Marital status has been described to affect outcome in cardiovascular diseases, however its impact on patients undergoing transcatheter aortic valve implantation (TAVI) is unknown. We therefore aimed to assess the impact of marital status in patients undergoing TAVI.
Between 2011 and 2015, 779 patients undergoing transfemoral TAVI with known marital status were included in the analysis. The primary endpoint of the study was the composite of cardiac death and readmission for congestive heart failure (CHF) at one year.
Mean age was 80.7±5.9 years, 47.8% were female and median logistic EuroScore was 12.7% (8.13-19.39%). Forty-three point three percent of patients were not married. Compared to married patients, unmarried patients were older (82.4±5.5 vs. 79.5±5.8 years; P<0.001), more often female (73.3% vs. 28.3%; P<0.001), presented with a higher logistic EuroScore [13.1% (9.5-21.5%) vs. 11.7% (7.0-18.5%); P<0.001], and more symptomatic with New York Heart Association functional class III/IV (69.7% vs. 60.6%; P=0.009). At one year the incidence of the primary endpoint was higher in unmarried patients (18.7% vs. 12.0%; P=0.011) which was mainly driven by more admissions for CHF (14.1% vs. 7.8%; P=0.007). After multivariable adjustment, marital status was borderline significant regarding CHF (HR 0.61, 95% CI: 0.37-1.02; P=0.06) but not the primary endpoint.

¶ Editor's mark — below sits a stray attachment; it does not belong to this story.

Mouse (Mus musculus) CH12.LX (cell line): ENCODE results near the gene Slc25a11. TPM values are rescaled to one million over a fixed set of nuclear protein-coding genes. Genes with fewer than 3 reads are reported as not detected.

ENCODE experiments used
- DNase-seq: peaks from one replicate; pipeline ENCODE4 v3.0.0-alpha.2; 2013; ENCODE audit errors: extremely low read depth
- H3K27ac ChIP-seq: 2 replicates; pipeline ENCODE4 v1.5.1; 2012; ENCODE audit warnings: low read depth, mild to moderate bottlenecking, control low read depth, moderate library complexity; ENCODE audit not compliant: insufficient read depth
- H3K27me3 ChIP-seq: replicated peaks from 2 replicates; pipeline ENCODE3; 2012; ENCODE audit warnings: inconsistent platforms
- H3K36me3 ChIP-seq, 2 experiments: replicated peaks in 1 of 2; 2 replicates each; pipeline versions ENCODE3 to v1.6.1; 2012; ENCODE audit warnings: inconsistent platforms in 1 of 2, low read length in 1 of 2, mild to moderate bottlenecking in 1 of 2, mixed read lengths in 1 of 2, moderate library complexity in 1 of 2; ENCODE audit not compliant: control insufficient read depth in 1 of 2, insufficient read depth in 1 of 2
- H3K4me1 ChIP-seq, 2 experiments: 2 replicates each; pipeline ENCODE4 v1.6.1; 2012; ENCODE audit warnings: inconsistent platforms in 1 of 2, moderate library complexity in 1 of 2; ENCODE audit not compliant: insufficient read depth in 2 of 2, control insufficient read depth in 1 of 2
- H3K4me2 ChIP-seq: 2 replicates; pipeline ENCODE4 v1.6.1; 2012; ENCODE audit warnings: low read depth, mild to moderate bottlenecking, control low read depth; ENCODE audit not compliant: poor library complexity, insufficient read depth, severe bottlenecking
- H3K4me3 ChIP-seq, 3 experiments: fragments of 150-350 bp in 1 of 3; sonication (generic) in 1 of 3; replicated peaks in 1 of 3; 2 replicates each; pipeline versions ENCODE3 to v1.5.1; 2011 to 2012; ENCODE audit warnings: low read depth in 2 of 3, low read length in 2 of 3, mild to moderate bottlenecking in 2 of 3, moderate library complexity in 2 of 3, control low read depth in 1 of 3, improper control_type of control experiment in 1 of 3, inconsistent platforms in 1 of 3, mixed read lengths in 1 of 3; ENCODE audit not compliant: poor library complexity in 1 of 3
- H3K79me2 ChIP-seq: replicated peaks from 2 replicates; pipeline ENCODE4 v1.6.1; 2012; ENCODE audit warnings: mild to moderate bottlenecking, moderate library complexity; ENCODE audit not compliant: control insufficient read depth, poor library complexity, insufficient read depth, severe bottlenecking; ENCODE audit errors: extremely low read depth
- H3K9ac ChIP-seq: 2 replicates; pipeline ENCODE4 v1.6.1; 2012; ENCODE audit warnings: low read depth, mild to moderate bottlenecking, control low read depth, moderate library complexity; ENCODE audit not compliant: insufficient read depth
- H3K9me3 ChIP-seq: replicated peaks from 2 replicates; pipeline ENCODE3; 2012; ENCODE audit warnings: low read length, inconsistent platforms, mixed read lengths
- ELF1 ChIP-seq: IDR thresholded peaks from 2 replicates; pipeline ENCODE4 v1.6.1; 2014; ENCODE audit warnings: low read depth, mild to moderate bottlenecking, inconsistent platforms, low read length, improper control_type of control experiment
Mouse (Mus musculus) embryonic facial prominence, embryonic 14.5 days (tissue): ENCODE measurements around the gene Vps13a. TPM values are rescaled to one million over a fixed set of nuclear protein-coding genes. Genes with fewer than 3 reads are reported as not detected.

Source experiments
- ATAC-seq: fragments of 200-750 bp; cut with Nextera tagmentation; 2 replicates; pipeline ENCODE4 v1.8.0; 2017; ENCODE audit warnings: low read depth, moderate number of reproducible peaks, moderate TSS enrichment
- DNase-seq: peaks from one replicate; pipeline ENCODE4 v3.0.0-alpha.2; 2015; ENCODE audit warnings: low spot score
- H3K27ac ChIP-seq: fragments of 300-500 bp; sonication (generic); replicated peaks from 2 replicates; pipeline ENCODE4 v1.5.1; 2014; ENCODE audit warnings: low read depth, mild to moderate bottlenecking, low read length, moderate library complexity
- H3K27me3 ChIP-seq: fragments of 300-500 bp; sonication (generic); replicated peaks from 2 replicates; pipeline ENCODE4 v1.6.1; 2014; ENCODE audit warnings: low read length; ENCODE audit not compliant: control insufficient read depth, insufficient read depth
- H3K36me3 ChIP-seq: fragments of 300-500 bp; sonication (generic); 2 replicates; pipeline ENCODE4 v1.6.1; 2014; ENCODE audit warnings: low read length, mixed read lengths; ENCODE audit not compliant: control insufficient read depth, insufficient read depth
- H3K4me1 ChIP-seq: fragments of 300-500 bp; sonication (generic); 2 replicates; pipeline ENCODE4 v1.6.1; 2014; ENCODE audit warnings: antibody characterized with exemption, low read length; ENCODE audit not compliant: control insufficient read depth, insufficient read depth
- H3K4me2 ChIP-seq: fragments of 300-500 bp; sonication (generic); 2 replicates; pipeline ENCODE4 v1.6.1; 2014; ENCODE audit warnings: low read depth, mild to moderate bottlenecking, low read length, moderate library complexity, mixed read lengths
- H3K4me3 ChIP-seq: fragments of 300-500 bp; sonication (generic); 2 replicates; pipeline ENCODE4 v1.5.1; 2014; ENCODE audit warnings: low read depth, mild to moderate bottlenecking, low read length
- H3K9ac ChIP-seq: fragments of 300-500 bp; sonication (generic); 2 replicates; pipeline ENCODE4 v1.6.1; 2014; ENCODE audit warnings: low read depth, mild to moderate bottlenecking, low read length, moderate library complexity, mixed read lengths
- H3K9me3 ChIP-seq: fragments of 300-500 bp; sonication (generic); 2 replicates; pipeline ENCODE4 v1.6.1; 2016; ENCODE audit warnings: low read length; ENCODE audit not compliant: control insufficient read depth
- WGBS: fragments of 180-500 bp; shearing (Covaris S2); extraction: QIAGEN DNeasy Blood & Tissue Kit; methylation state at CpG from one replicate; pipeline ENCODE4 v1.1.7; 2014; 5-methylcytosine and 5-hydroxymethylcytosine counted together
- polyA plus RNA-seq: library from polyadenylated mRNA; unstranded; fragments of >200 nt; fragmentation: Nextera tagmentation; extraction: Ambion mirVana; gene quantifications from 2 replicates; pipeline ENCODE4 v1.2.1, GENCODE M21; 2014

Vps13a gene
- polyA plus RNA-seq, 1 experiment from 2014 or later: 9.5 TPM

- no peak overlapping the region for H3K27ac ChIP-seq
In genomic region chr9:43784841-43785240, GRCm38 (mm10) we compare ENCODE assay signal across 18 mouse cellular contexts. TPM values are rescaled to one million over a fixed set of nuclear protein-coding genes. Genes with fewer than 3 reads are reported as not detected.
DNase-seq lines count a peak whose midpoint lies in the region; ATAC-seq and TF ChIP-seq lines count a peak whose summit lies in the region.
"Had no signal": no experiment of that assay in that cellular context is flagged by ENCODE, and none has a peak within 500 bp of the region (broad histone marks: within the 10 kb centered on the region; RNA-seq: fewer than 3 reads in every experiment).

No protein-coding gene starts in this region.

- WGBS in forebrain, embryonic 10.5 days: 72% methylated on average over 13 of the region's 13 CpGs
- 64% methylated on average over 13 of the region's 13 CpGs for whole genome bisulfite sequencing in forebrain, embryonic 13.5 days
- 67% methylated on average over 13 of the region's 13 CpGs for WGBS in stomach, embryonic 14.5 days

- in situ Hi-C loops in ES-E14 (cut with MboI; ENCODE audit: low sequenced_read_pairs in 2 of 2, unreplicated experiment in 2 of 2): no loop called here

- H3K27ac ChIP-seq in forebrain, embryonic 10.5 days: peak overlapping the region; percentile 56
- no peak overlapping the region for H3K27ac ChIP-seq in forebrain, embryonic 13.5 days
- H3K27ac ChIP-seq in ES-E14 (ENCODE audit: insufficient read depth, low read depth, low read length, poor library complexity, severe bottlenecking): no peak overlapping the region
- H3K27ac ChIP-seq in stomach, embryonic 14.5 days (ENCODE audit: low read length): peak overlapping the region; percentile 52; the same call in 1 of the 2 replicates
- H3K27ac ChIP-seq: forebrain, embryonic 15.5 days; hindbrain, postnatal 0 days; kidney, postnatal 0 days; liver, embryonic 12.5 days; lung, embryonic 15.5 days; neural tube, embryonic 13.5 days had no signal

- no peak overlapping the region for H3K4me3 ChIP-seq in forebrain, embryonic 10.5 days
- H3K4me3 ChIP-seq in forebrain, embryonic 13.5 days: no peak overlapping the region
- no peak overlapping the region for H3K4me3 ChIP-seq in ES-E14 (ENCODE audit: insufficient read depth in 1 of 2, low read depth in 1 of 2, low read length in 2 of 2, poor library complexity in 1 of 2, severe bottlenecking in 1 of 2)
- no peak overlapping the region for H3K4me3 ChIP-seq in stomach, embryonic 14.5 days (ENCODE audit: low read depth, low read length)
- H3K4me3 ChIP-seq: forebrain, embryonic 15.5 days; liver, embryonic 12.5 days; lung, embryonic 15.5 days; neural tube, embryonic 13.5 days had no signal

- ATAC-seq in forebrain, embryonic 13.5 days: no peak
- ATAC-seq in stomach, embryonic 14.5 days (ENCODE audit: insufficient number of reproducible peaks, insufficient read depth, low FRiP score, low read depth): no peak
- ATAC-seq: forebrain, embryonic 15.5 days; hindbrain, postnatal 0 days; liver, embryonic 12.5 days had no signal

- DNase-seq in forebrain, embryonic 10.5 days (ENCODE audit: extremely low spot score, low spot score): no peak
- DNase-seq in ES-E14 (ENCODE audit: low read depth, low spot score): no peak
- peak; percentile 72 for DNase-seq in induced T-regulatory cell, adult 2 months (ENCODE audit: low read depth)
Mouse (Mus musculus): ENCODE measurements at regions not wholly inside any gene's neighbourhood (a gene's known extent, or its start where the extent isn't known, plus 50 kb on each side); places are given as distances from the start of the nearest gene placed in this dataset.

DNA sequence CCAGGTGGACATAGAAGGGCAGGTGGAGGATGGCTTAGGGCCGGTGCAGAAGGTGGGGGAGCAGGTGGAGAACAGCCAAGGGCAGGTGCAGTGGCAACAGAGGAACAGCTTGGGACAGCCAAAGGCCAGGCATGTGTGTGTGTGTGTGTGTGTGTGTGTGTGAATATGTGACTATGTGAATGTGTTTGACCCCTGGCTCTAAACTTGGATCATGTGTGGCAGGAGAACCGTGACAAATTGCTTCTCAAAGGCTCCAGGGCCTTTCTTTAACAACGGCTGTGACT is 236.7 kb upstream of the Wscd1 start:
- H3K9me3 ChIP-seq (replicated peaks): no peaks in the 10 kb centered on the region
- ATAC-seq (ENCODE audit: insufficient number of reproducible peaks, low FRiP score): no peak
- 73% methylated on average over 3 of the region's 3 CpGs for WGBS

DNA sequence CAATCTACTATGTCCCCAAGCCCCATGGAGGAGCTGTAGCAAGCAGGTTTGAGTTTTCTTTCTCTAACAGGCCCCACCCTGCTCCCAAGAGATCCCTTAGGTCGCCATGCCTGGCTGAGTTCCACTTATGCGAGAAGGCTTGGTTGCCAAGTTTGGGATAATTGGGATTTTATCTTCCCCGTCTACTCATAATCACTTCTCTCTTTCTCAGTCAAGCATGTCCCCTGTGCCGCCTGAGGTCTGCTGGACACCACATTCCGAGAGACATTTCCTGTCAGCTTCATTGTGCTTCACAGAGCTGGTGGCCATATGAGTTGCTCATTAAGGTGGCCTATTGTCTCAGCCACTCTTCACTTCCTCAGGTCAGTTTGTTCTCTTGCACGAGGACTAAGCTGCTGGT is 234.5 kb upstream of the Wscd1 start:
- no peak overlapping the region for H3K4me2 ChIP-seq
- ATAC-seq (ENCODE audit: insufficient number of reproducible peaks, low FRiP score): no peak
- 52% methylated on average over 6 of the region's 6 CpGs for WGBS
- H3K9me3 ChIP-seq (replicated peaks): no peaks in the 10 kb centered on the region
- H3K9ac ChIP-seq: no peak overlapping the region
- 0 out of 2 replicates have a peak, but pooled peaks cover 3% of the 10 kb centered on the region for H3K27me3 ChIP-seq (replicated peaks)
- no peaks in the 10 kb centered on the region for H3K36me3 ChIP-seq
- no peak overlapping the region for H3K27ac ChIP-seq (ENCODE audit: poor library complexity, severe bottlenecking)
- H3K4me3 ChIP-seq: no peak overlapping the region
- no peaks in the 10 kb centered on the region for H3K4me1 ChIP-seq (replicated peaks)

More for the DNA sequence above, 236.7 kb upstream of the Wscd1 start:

Unmarried patients undergoing TAVI showed a higher incidence of cardiac death or CHF at one year. Hence, marital status should be taken into account in patients with aortic stenosis subjected to TAVI. Whether closer monitoring and intensified medical follow-up improves outcomes remains to be investigated in future studies.